Federal appeals court rejects Trump’s effort to shield his taxes – NBC News

Federal appeals court rejects Trump’s effort to shield his taxes – NBC News

A federal appeals court on Wednesday let stand a ruling allowing lawmakers to subpoena President Donald Trump’s accountants for years of his financial records. A lawyer for the president promised to appeal to the Supreme Court.

On an 8-3 vote, the U.S. Court of Appeals for the D.C. Circuit declined to grant a hearing before the full court, upholding a ruling last month by a three-judge panel of the court to allow the subpoena.

The decision means that unless Trump appeals to the Supreme Court and wins, the House Oversight and Reform Committee can enforce its subpoena ordering the accounting firm, Mazars USA LLP, to hand over any documents in its possession related to accounts of the Trump Organization dating to January 2009.

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The subpoena was issued in March after the committee heard testimony from Michael Cohen, Trump’s former personal attorney, alleging that Trump exaggerated his wealth when he sought loans.

Jay Sekulow, a personal lawyer for President Donald Trump pictured at Regent University in Virginia Beach, Virginia, in 2015, praised the dissent filed against the court’s refusal to hear an appeal of its ruling last month.Steve Helber / AP file

The appeals court had already put a seven-day hold on the legal effect of the ruling so Trump’s attorneys could appeal. Jay Sekulow, one of the president’s personal attorneys, said late Wednesday that “in light of the well reasoned dissent, we will be seeking review at the Supreme Court.”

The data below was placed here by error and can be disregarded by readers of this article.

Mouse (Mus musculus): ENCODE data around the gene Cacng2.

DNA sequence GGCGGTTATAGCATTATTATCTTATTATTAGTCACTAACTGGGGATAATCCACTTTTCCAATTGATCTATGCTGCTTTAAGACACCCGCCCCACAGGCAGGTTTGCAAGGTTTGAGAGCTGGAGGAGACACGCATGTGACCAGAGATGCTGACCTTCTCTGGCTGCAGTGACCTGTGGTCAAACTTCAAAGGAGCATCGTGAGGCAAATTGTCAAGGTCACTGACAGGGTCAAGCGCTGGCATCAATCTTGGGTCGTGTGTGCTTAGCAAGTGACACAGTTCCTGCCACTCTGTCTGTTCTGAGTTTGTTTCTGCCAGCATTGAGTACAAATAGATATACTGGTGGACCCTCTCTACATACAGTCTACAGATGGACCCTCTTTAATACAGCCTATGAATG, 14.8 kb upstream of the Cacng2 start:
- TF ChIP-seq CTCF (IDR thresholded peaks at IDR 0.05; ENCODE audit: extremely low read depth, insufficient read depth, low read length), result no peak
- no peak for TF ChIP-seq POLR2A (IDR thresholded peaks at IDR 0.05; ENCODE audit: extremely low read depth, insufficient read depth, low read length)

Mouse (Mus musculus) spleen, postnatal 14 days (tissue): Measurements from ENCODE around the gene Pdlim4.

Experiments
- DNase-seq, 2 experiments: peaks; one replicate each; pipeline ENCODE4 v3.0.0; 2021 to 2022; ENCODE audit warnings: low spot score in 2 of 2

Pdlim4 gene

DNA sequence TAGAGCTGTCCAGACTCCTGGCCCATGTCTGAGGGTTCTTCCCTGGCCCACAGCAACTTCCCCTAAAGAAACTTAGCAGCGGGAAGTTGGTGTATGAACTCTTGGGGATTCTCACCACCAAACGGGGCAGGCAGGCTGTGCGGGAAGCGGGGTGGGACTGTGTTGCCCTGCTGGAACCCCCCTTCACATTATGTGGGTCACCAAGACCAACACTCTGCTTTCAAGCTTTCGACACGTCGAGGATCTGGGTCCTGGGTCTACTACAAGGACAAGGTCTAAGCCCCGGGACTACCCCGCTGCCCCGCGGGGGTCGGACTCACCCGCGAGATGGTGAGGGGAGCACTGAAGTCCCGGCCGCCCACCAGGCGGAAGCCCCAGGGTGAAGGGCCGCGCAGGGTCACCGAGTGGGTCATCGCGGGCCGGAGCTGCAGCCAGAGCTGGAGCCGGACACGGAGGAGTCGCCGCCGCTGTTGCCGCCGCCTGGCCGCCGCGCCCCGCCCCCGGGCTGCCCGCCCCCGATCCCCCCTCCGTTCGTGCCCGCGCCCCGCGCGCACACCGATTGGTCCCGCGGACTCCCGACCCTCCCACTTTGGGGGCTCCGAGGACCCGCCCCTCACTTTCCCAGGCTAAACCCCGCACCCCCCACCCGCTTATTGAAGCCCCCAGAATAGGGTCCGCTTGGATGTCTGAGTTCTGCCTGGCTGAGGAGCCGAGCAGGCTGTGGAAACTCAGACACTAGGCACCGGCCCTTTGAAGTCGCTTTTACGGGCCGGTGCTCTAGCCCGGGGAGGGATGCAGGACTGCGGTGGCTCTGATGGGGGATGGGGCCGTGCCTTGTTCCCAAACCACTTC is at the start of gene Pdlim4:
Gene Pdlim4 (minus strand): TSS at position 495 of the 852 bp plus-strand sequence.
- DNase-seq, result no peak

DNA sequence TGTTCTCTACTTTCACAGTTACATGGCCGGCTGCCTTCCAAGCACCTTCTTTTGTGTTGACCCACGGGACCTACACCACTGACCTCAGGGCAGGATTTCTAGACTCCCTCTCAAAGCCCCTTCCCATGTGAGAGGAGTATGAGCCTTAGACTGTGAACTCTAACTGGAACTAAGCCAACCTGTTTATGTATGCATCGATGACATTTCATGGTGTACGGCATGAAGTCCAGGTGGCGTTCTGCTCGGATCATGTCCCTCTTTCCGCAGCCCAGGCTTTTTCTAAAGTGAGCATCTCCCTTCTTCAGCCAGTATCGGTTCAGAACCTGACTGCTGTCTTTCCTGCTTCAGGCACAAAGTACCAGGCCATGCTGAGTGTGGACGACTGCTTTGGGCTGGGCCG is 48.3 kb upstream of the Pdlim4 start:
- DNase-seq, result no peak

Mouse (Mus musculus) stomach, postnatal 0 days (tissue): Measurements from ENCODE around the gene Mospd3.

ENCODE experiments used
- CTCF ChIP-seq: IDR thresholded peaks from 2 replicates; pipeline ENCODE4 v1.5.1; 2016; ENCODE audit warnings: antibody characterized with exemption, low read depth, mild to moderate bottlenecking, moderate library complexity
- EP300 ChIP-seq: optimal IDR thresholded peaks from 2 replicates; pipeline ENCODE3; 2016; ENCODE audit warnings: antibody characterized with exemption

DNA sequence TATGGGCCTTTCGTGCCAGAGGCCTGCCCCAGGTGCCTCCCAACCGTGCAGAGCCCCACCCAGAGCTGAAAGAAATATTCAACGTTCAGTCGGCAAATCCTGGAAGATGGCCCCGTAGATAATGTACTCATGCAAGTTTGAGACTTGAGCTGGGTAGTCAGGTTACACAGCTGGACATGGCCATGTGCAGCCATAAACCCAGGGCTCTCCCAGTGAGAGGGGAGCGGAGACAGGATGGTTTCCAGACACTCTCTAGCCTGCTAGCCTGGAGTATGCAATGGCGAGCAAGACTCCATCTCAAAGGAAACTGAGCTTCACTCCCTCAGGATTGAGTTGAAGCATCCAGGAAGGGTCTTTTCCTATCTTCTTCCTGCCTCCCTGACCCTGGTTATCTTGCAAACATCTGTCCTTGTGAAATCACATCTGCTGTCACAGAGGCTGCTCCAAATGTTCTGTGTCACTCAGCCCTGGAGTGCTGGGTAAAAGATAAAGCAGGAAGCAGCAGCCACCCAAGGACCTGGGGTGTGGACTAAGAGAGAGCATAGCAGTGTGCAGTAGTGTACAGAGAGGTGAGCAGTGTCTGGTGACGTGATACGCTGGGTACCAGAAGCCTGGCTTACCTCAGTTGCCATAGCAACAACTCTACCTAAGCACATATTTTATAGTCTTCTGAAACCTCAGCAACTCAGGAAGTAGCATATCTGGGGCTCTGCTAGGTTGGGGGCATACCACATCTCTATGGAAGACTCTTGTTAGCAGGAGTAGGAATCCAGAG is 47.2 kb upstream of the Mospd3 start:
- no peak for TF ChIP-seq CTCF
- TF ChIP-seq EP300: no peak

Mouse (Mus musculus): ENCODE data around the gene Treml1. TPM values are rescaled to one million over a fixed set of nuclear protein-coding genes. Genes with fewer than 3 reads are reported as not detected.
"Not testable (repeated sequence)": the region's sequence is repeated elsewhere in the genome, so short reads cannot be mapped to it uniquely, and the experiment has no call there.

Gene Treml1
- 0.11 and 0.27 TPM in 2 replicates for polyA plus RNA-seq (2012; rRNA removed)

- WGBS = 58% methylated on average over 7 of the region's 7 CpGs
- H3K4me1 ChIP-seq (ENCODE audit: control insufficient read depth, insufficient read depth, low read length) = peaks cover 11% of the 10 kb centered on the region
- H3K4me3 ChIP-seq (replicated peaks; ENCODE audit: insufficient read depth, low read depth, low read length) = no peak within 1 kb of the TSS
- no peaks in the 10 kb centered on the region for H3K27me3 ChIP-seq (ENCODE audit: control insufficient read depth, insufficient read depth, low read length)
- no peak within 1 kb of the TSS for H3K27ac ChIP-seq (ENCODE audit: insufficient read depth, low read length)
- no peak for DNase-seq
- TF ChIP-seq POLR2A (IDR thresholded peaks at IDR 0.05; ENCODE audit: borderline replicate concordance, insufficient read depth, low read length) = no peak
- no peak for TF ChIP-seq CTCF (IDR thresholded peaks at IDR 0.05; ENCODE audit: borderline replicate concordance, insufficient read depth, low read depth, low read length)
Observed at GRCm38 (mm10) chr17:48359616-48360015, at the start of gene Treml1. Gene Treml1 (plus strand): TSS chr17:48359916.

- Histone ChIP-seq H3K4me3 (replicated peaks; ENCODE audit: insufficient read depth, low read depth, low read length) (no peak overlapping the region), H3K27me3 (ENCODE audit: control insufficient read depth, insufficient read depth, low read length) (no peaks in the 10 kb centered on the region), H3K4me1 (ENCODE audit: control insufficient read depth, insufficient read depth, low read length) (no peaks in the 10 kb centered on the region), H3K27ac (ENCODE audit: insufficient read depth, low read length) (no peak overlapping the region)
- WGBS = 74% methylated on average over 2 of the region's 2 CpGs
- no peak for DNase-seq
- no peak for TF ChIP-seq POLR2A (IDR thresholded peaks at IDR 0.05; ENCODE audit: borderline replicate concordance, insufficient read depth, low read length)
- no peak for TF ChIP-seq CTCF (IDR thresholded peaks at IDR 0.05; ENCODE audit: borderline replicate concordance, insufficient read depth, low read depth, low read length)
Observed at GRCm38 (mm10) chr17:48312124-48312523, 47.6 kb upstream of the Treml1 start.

In a 2-1 vote, the three-judge appeals panel held last month that the subpoena served “legitimate legislative pursuits.”

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“Contrary to the president’s arguments, the committee possesses authority under both the House rules and the Constitution to issue the subpoena, and Mazars must comply,” wrote Judge David Tatel, who was nominated to the court in 1994 by President Bill Clinton.

One of the three judges who dissented on Wednesday, Gregory G. Katsas, acknowledged that the subpoena wouldn’t hinder “the president’s need to secure candid advice from close governmental advisors,” an argument often used by presidents to keep communications privileged.

But allowing this subpoena to be enforced against personal documents would create “an open season on the president’s personal records,” wrote Katsas, whom Trump appointed to the court in December 2017.

“This threat to presidential autonomy and independence is far greater than that presented by compulsory process issued by prosecutors in criminal cases” or even by private plaintiffs, he wrote.


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